Innovation is important– no matter what industry you’re in.
Some may say innovation is a buzzword, but leaders need to keep an eye out for new and exciting ways to do so that they can grow, thrive, and survive in an ever-changing business environment. After all, you can’t solve new problems with old solutions.
Leaders can’t just skip to the fun, though. They need to cultivate an innovation culture that encourages (and inspires!) everyone. To do this, leaders must understand their role, any behaviors that drive innovation, and how to sustain that kind of culture once it’s created.
The relationship between leadership & innovation
Great leadership is based on examples and influence, not authority. Yes, you may be in a leadership role, but fostering an innovative culture requires rethinking your role.
The most innovative leaders shape capabilities in others. Yes, formal leaders are in positions of authority, but it isn’t just about getting people to follow you to the future. It’s also about getting them to co-create with you.
It takes a different kind of leadership, where leaders must behave more like teammates and less like employers if they want their teams to innovate. After all, innovation is driven by people’s ideas and energy! The best ideas come from inspiration, passion, and motivation. Think about it – do you do your best when someone tells you to do so, or because of collaboration and influence?
Creating a culture of innovation
The best leaders know that to cultivate a culture of innovation, they must adhere to the saying, “A rising tide raises all boats.” In other words, they lift each individual by helping them unleash their unique capabilities so they can bring their own slice of talent to the team pie. Once those slices unite, the team can share ideas, collaborate, experiment, and learn together.
Building this kind of culture takes work, though! Leaders must invest their time and energy into:
- Developing the culture through an ongoing process of inspiration and leadership, powered by genuine messages and real examples that link innovation to the company’s purpose. You can do this by uniting your people through shared values and enabling them to collaborate toward the company purpose. Managers and/or team leads should also encourage their teams to take this step since every team has a purpose that fits into the overall purpose of the organization.
- Fostering team behaviors. The most innovative teams share specific behaviors, such as learning, creativity, risk-taking, proactivity, self-motivation, and learning from their mistakes. These behaviors fuel innovation and push people to overcome their fear of change. Each behavior plays an essential role, such as how tolerance transforms failures into learning opportunities or how creativity leads to imaginative ideas.
- Creating an environment that enables collaboration, trust, openness, purposefulness, healthy competition, and safety. Innovation requires working together and being open to different points of view. People need to trust each other, their leaders, and the process, and be open to allowing everyone to participate and ensuring all ideas are given a fair chance.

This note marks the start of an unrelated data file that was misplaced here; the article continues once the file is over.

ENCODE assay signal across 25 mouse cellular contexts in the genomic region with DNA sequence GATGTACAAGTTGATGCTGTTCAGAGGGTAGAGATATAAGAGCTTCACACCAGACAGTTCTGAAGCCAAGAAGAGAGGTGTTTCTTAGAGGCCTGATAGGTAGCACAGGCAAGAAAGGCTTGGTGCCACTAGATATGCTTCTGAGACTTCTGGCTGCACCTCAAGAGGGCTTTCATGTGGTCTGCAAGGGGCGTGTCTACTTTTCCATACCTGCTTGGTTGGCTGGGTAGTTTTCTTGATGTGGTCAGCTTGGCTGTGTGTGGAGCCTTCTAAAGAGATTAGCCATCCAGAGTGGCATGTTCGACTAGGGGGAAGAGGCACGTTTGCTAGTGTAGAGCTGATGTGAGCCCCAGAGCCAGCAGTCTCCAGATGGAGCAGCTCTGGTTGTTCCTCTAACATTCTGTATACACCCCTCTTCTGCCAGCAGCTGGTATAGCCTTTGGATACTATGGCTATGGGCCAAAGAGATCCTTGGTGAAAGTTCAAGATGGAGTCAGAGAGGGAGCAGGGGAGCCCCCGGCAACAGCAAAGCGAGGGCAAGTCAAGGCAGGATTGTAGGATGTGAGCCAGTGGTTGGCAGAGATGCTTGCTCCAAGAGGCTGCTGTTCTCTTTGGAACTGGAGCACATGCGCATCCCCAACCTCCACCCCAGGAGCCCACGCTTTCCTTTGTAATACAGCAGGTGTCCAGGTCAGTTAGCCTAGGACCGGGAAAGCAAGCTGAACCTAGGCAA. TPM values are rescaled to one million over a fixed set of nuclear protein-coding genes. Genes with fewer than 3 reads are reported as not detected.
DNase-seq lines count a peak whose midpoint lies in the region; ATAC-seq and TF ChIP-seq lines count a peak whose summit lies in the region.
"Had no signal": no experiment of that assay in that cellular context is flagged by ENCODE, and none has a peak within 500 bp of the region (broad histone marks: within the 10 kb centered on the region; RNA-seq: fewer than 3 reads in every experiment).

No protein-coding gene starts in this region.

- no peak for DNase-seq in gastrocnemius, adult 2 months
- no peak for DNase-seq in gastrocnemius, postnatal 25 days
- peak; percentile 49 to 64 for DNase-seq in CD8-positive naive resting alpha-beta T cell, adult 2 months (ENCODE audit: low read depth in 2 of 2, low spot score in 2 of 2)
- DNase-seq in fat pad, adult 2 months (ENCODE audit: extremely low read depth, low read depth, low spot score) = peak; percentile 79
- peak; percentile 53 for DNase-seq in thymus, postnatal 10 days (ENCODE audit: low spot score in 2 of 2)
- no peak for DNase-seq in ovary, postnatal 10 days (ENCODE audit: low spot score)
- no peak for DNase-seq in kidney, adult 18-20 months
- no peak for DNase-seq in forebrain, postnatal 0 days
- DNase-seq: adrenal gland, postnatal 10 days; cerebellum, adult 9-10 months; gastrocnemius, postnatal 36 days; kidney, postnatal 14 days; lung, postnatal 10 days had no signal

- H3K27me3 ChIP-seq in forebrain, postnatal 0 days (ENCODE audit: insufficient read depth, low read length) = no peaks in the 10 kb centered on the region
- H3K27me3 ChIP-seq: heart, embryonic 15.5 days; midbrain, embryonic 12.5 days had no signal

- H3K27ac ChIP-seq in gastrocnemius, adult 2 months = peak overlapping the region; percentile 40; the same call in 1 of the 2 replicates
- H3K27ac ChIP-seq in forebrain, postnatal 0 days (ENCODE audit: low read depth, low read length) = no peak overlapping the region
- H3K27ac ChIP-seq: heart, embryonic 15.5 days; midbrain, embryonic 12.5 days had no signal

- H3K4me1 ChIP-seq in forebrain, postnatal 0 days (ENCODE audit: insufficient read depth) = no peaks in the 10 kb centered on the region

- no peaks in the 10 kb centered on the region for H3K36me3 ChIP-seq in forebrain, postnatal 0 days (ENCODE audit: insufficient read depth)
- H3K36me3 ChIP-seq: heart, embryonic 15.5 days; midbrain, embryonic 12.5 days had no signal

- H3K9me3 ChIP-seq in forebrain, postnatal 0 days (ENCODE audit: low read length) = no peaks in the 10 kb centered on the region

Sustain the culture
Innovative cultures are known to be fun and exciting. They’re characterized as highly collaborative, non-hierarchical (working with someone, not for someone), trusting, and filled with new ideas to be excited about! Here’s the catch – they’re also hard to sustain.
The characteristics that make cultures fun are “easy-to-like.” Think about it—people often like trust and openness because they feel safe sharing their ideas. But these characteristics are only one side of the coin and must be counterbalanced with some tough love. Leaders can sustain a culture of innovation with systems and processes that allow:
- Tolerance for failure but no tolerance for incompetence. Here, an organization may have a performance system that moves people into new roles due to lacking skills essential for innovation, or they have clear standards for performance to follow.
- Willingness to experiment but highly disciplined. For instance, a process could be in place that allows leaders to evaluate data and change course based on the experiment’s data.
- Safe and open but deeply candid. An organization may have a peer feedback program that allows candid feedback or a “rule of engagement” that pushes people to ask for feedback.
- Collaboration but with individual accountability. Team members are not collaborating constantly. Each person has tasks and responsibilities that require personal accountability. People must also make decisions based on their work and own a poor decision’s consequences. Unless individuals take accountability, no lessons can be learned, and growth will stagnate.
- Non-hierarchical but with strong leadership. A lack of hierarchy doesn’t mean a lack of leadership. People may have more freedom to act, voice their opinions, and make decisions, but they also experience more chaos without strong leadership. For example, Google pushes decision-making down to all employee levels so people can pursue innovative ideas. Google also has strong leaders who communicate goals and set clear priorities and direction.
Stay ahead of the curve
Innovation impacts a company’s position. The most innovative companies stay flexible, grow constantly, and stand out from the crowd.
Consider Blockbuster and Netflix (we all know the story!). Netflix put innovation at the forefront while Blockbuster … well, they created roadblocks that busted them. Jokes aside, Netflix has plowed on ahead and constantly finds new ways to grow and adapt.
Innovation is fun, exciting, and filled with benefits, but it’s easier said than done. Take time to cultivate it and watch your company reap the rewards.
Content provided by Q4intelligence
Photo by nexusplexus